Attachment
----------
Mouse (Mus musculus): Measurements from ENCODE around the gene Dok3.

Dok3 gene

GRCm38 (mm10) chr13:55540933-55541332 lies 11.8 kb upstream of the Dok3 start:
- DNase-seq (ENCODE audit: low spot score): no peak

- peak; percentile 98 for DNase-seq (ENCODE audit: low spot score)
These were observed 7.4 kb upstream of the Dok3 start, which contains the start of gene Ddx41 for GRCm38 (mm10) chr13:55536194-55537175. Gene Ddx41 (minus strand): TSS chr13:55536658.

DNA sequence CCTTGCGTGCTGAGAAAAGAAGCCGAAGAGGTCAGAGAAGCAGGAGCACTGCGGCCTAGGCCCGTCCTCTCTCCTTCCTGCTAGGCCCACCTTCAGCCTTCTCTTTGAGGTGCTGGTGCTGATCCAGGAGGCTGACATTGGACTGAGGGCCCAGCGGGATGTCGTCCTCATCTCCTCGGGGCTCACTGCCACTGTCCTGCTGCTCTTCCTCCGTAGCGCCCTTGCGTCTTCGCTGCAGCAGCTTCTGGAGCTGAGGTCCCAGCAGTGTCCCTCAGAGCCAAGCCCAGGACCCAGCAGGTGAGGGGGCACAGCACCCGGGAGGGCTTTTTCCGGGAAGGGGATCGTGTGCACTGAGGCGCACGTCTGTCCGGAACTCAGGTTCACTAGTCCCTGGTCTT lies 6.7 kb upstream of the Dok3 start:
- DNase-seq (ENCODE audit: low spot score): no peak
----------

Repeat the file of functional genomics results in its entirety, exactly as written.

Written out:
Mouse (Mus musculus): Measurements from ENCODE around the gene Dok3.

Dok3 gene

GRCm38 (mm10) chr13:55540933-55541332 lies 11.8 kb upstream of the Dok3 start:
- DNase-seq (ENCODE audit: low spot score): no peak

- peak; percentile 98 for DNase-seq (ENCODE audit: low spot score)
These were observed 7.4 kb upstream of the Dok3 start, which contains the start of gene Ddx41 for GRCm38 (mm10) chr13:55536194-55537175. Gene Ddx41 (minus strand): TSS chr13:55536658.

DNA sequence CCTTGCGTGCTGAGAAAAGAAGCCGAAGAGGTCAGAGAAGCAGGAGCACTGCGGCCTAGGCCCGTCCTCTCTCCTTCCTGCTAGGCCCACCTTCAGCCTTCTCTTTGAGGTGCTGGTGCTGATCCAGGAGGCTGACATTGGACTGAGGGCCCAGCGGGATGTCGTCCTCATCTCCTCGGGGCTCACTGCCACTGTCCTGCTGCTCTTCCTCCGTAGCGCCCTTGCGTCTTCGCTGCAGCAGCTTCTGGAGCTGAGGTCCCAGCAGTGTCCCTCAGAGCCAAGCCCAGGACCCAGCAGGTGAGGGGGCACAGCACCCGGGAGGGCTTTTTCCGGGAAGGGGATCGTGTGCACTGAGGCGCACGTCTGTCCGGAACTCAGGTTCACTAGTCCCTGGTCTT lies 6.7 kb upstream of the Dok3 start:
- DNase-seq (ENCODE audit: low spot score): no peak